As long as we do not allow things to cease, we just create new kamma that just reinforces our habits. When something arises, we grasp it and proliferate around it; and this complicates everything. Then these things will be repeated and repeated throughout our lives — we cannot go around following our desires and fears and expect to realise peace. We contemplate fear and desire so that these do not delude us anymore: we have to know what is deluding us before we can let it go. Desire and fear are to be known as impermanent, unsatisfactory and not self. They are seen and penetrated so that suffering can burn itself away.
It is very important here to differentiate between cessation and annihilation — the desire that comes into the mind to get rid of something. Cessation is the natural ending of any condition that has arisen. So it is not desire! It is not something that we create in the mind but it is the end of that which began, the death of that which is born. Therefore, cessation is not a self — it does not come about from a sense of I have to get rid of things, but when we allow that which has arisen to cease. To do that, one has to abandon craving — let it go. It does not mean rejecting or throwing away but abandoning means letting go of it.
Then, when it has ceased, you experience nirodha — cessation, emptiness, non attachment. Nirodha is another word for Nibbana. When you have let something go and allowed it to cease, then what is left is peace.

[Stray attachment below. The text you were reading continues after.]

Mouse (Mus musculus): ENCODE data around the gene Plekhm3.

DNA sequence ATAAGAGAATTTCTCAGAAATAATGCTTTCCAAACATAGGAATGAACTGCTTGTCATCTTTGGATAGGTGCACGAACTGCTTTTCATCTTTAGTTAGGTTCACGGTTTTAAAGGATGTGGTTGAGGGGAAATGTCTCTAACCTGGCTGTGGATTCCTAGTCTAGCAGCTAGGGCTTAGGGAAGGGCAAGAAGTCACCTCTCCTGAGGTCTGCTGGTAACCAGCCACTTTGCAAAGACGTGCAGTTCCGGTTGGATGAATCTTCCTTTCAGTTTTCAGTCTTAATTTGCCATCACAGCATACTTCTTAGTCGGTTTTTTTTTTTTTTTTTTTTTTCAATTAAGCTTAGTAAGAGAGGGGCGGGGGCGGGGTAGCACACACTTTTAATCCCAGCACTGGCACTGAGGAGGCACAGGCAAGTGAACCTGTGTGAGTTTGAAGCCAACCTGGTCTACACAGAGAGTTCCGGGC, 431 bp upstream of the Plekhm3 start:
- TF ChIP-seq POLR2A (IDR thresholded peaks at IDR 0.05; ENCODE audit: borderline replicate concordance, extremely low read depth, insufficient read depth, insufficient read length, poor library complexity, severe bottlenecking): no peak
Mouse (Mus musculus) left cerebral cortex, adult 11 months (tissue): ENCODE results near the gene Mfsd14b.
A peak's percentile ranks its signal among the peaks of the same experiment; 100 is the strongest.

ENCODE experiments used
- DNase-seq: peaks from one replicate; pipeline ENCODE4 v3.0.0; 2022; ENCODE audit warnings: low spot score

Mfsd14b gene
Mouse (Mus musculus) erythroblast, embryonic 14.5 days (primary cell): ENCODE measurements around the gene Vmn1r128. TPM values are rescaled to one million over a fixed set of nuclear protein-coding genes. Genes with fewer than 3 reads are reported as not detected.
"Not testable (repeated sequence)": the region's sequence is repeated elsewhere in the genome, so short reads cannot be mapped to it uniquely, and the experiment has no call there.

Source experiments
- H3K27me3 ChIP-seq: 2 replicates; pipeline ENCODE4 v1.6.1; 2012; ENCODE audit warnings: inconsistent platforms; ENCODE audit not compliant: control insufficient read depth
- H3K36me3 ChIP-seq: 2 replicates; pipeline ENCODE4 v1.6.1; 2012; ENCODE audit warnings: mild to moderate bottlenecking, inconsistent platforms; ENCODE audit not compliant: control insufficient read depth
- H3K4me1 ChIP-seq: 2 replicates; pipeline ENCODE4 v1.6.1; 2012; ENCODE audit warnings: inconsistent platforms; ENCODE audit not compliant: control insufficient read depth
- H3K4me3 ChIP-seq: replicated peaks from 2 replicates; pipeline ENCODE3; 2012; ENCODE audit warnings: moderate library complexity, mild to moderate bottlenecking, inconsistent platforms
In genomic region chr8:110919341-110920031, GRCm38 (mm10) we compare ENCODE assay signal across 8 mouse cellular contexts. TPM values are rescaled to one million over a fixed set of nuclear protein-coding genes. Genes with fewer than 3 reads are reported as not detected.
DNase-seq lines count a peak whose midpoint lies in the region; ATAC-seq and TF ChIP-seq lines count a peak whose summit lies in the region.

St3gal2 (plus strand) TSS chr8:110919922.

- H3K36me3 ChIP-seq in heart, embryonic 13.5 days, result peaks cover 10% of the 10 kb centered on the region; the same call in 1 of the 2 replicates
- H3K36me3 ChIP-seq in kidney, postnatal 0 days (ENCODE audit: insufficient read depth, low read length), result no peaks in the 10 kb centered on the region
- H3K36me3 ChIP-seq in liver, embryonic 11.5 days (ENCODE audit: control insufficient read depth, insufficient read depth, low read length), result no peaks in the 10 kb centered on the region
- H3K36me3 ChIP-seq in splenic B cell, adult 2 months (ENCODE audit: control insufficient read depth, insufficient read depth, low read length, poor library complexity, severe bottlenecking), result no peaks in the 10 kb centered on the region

You can experience that peace through your own meditation. When youve let desire end in your own mind, that which is left over is very peaceful. That is true peacefulness, the Deathless. When you really know that as it is, you realise nirodha sacca, the Truth of Cessation, in which theres no self but theres still alertness and clarity. The real meaning of bliss is that peaceful, transcendent consciousness.
If we do not allow cessation, then we tend to operate from assumptions we make about ourselves without even knowing what we are doing. Sometimes, it is not until we start meditating that we begin to realise how in our lives so much fear and lack of confidence come from childhood experiences. I remember when I was a little boy, I had a very good friend who turned on me and rejected me. I was distraught for months after that. It left an indelible impression on my mind. Then I realised through meditation just how much a little incident like that had affected my future relationships with others — I always had a tremendous fear of rejection. I never even thought of it until that particular memory kept rising up into my consciousness during meditation. The rational mind knows that it is ridiculous to go around thinking about the tragedies of childhood. But if they keep coming up into consciousness when you are middle aged, maybe they are trying to tell you something about assumptions that were formed when you were a child.
When you begin to feel memories or obsessive fears coming up in meditation, rather than becoming frustrated or upset by them, see them as something to be accepted into consciousness so that you can let them go. You can arrange your daily life so that you never have to look at these things; then the conditions for them to actually arise are minimal. You can dedicate yourself to a lot of important causes and keep busy; then these anxieties and nameless fears never become conscious — but what happens when you let go? The desire or obsession moves — and it moves to cessation. It ends. And then you have the insight that there is the cessation of desire. So the third aspect of the Third Noble Truth is: cessation has been realised.